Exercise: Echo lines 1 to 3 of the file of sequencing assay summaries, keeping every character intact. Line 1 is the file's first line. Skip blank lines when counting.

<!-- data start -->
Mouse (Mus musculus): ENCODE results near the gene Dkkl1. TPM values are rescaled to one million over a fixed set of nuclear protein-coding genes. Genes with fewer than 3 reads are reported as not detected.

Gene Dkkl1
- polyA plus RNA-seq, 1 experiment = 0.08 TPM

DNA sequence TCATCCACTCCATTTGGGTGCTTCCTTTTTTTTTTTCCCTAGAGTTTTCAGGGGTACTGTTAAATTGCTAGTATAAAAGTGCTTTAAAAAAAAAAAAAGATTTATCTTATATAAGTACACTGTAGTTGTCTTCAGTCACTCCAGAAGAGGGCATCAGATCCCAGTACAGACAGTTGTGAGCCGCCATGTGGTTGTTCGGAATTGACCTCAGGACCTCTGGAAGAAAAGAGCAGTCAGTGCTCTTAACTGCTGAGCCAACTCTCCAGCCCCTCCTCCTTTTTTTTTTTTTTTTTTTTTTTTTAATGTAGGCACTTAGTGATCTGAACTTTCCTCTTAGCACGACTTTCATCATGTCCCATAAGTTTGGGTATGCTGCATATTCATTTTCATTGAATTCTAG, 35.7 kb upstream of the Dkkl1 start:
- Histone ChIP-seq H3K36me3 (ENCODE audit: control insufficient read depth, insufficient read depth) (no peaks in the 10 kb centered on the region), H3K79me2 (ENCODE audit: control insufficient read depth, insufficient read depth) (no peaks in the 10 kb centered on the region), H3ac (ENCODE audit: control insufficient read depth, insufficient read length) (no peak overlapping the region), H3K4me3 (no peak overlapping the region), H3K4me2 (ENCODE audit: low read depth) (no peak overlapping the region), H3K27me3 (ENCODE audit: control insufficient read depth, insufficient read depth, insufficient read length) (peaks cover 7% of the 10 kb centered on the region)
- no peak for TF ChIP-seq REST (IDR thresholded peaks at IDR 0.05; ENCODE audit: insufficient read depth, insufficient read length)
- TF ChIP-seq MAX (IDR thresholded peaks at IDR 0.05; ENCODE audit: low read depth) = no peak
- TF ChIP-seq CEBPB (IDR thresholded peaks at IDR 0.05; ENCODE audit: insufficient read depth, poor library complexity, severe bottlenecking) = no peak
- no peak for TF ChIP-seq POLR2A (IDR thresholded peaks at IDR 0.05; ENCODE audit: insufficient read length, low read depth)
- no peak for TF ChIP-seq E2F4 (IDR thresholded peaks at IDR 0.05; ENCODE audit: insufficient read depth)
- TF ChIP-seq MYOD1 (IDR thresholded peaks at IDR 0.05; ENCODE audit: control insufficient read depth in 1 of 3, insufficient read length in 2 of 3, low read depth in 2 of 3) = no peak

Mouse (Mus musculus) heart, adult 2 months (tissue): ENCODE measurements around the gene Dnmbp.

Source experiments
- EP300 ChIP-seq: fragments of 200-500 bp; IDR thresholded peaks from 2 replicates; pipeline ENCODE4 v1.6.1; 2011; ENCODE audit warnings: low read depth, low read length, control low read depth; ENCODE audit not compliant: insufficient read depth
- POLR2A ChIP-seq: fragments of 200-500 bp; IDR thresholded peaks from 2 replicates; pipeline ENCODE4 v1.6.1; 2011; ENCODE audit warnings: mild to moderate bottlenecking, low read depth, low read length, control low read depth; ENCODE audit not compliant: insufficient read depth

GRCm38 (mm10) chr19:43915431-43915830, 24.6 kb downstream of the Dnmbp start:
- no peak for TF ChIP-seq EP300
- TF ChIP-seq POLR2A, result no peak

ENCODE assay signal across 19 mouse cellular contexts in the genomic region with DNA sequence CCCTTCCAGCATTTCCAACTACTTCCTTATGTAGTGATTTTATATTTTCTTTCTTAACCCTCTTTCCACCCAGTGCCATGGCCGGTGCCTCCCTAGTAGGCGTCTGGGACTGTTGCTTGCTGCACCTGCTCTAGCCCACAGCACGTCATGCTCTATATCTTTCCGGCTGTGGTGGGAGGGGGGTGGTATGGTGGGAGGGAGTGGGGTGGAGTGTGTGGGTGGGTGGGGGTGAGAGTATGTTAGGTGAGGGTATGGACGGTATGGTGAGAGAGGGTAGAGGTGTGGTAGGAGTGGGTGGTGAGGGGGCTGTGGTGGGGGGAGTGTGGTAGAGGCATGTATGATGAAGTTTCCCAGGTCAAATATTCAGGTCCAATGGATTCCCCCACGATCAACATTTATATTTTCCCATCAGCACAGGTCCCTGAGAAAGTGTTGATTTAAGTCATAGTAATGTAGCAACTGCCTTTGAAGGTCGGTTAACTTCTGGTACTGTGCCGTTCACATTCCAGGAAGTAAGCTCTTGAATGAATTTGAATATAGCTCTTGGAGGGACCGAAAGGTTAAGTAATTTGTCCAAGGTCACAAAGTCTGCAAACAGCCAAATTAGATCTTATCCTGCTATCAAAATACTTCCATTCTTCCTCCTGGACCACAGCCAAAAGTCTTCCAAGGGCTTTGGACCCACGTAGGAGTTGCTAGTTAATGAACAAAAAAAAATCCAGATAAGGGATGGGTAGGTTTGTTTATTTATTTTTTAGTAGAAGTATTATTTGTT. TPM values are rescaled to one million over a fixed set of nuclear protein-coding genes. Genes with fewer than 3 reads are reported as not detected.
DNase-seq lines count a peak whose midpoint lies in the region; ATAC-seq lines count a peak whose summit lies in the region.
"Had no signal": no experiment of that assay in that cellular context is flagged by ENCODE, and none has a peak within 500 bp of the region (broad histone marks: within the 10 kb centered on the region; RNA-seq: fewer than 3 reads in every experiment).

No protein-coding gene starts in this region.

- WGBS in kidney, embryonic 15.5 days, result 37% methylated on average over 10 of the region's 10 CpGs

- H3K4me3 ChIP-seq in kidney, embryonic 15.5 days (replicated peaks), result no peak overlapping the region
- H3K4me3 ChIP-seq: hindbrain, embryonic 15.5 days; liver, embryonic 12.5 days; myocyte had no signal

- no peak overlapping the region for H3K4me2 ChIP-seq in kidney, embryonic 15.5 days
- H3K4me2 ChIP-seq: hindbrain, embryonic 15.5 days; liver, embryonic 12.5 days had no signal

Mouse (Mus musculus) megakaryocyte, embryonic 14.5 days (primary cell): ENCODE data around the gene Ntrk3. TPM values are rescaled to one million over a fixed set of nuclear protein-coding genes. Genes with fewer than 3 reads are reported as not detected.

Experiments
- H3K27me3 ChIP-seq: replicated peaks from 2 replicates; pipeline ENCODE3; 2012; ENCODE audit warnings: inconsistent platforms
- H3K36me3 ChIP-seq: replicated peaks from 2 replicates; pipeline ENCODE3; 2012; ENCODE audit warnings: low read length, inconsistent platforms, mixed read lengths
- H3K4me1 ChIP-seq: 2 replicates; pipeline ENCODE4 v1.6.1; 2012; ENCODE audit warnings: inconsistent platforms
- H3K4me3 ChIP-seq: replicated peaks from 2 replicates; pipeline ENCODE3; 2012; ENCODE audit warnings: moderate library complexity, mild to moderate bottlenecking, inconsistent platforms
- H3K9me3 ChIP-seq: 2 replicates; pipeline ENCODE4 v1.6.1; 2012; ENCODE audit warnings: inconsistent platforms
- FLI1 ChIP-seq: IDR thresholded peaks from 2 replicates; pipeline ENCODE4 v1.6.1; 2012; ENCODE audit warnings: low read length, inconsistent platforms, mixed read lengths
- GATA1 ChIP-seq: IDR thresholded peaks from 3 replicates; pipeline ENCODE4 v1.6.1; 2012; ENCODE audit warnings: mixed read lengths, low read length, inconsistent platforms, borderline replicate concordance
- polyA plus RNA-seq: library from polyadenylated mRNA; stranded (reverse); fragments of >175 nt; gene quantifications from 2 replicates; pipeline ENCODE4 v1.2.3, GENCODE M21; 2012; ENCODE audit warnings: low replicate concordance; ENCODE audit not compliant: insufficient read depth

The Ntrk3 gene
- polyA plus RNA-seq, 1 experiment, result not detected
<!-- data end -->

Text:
Mouse (Mus musculus): ENCODE results near the gene Dkkl1. TPM values are rescaled to one million over a fixed set of nuclear protein-coding genes. Genes with fewer than 3 reads are reported as not detected.

Gene Dkkl1
- polyA plus RNA-seq, 1 experiment = 0.08 TPM